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Guatavita Colombia: the white village risen from water

by Sabine
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Many travelers in Colombia are eager to visit the famous Laguna de Guatavita: a mini lake at a 1.5-hour drive from Bogotá. A lake that has a legend attached to it and is therefore particularly popular. While everyone drives straight through to this hot-spot, the neighboring village of Guatavita is often skipped. Unjustified. I myself have been to Guatavita many times, which is ideal for escaping the big city for a day, a weekend, or even just for lunch. Read on and discover the beauty of the first white village you encounter from Bogotá to the north.

Guatavita: the religious capital of the Muisca

The cute village of Guatavita is considered the religious capital of the Muisca. It has about 2,000 inhabitants and, like Bogotá, is located at an altitude of 2,600 meters in the Andes Mountains. Despite being known as one of the tourist attractions around Bogotá, the village is busy only on weekends and on holidays and vacations. The beautiful architecture, cute little squares, beautiful views, clean skies, tranquility and delicious food make this one of my favorite villages.


From old to new Guatavita Colombia

Actually, this is quite an interesting story, as there are two Guatavitas: the old and the new one. Ancient Guatavita was founded in 1593 and now lies at the bottom of the adjacent lake Embalse de Tominé. In fact, the site of the old village was thought by the municipality to be perfect to use as a reservoir. Therefore, they flooded this village in 1967. In 1964 the new Guatavita was built higher on the mountain, to which the population moved in 1967.


The new village is built in the same colonial style as the old one, with the characteristic white houses with red roofs. The old village is located at the bottom of the southern part of the lake. When the water level is low, the ruins can still be seen. I have yet to experience that, by the way. Today’s Guatavita is a wonderfully beautiful village and a delight to wander around.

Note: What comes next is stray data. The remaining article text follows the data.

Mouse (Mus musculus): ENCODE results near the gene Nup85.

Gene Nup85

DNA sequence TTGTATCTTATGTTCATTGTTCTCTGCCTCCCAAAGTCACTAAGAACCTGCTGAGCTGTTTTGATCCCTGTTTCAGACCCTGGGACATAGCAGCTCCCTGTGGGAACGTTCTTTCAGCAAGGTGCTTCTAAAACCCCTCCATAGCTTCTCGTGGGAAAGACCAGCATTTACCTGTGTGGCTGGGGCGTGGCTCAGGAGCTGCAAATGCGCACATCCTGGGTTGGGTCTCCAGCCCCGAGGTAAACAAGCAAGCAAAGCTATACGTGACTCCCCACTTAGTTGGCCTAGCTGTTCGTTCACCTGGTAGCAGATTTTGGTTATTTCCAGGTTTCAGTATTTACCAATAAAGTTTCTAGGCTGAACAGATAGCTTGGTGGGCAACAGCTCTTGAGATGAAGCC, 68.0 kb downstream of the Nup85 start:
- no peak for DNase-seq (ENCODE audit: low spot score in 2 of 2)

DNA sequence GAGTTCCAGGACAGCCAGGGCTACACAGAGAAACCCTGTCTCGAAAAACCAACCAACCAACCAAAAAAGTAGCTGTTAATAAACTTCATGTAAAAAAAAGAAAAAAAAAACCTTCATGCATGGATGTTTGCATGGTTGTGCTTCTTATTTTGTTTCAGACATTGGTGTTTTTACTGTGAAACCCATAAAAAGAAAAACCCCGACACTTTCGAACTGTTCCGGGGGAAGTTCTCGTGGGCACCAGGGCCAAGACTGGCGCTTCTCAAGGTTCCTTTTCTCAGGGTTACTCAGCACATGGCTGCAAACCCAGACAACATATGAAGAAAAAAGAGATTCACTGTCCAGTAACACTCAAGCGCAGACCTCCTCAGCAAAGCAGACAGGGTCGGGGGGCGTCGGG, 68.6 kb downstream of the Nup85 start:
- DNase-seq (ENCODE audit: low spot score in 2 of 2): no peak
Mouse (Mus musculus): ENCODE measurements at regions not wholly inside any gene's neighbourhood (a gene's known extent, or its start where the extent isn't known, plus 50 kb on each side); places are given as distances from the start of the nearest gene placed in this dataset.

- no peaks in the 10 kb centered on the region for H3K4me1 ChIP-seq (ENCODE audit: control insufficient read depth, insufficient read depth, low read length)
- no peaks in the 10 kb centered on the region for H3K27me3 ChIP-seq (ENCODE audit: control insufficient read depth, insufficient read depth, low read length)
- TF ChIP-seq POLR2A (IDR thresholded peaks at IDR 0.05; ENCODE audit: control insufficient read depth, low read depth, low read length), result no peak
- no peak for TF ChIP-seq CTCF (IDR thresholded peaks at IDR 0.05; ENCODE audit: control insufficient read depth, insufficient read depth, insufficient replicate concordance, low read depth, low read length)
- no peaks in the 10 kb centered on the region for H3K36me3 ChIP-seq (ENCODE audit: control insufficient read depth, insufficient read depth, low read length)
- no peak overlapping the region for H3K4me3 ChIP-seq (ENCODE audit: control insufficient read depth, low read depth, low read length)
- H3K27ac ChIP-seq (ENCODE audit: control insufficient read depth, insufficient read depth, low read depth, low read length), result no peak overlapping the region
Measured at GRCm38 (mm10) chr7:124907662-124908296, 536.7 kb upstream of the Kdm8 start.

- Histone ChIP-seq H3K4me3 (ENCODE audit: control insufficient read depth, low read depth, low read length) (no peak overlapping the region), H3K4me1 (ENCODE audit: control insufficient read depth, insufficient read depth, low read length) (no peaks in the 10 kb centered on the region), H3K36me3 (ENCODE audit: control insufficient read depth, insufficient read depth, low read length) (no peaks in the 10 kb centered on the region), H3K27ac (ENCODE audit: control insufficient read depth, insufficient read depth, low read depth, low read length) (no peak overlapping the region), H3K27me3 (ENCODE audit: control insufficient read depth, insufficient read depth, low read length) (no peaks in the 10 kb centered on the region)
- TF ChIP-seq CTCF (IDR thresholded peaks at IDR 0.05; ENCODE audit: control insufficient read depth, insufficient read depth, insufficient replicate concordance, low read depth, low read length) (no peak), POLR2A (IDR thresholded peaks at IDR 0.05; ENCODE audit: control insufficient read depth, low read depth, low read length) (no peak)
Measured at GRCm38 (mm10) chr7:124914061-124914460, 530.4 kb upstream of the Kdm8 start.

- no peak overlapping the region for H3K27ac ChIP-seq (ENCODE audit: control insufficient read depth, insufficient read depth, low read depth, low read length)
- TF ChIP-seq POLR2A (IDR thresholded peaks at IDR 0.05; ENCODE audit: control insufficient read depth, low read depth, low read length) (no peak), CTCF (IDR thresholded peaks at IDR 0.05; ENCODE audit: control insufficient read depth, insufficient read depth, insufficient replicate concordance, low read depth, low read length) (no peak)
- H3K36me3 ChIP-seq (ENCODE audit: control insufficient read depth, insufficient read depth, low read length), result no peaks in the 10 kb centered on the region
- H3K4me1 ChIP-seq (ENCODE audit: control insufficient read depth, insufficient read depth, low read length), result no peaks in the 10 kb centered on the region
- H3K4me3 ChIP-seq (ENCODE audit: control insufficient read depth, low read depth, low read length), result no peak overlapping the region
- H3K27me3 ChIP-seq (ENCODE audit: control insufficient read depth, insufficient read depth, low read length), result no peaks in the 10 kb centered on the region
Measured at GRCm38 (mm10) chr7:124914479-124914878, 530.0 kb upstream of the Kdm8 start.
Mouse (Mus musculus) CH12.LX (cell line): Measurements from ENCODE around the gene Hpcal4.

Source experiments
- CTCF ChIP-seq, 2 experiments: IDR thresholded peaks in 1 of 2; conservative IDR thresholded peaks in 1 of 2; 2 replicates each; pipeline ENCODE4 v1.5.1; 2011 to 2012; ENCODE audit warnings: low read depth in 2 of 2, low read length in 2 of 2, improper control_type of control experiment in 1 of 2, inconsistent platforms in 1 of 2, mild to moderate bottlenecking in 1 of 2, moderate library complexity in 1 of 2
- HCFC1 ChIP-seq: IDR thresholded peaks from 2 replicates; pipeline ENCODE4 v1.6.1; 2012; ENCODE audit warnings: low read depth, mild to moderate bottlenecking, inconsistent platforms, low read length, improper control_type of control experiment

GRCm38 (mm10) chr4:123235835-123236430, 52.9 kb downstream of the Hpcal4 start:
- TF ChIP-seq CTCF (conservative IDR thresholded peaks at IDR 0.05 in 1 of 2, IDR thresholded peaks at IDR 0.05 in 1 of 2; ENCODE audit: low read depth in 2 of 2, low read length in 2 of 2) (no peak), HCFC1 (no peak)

Embalse de Tominé

The lake, also called the Guatavita reservoir, provides beautiful views, hiking trails and water sports opportunities. Embalse de Tominé is 18 kilometers long and 4 kilometers wide, with a deepest point of 38 meters.

The reservoir is part of the water system around Bogotá and has a capacity of 690 million cubic meters of water. A quantity of great importance to the environment, including for drinking water. The lake is also used to pump water from the Bogotá River during the rainy months to prevent flooding and to generate electricity. Embalse de Tominé is often confused with Laguna de Guatavita.


In addition to its functions for the environment, the lake also offers all kinds of water sports: you will find several water sport clubs where you can sail or surf.


From Guatavita you can walk to the lake, where you can hike through the hills. Horseback riding tours are also available.


Typical Colombian souvenirs

Want to buy something typically Colombian? For that, too, you can go to Guatavita. In particular, you will find many ponchos and cute knits here. Already several times I bought a poncho here and gave it to someone back home. Hearty fun! You can also enjoy lunch and desserts here. Typical from Guatavita is cheese with sweetness, and as in several small Colombian villages: trout. By the way, want to know more about the poncho? Read all about the typical Colombian ruana here.

Will you be in Guatavita on the weekend? Then check out Mafe Hadad. A sweet little woman who knits her own clothes. Both for children and adults. The clothes are so beautiful and cute, I’ve often bought something there to take back to Holland as gifts. Here you will find Mafe Hadad in Guatavita.


Practical: how to get to Guatavita?

You’ll find Guatavita 75 kilometers northeast of Bogotá, which is about a 1.5-hour drive. It is particularly easy to reach by bus. In Bogotá, go to the small bus station Portal del Norte, from where buses to Guatavita depart regularly. The ride costs no more than a few euros, which you pay on the bus. The bus stops in the middle of Guatavita, so you can’t miss it. Because Guatavita is so close and only a small village, you can easily go here alone for a few hours. Ideal as a day trip from Bogotá. If you also want to continue to Laguna de Guatvita, you have to count a few extra hours.


Stays in Guatavita

Although Guatavita is great to visit on a day trip from Bogotá, the area lends itself perfectly to a few days away. You can hike, camp, eat good food with beautiful views and visit surrounding villages. I myself have been to Guatavita dozens of times and it never bores! Find your hotel here:


Are you in Bogotá or in transit to Villa de Leyva? Then be sure not to skip a visit to this beautiful village!

For more inspiration for traveling off the beaten path in Colombia, click here!


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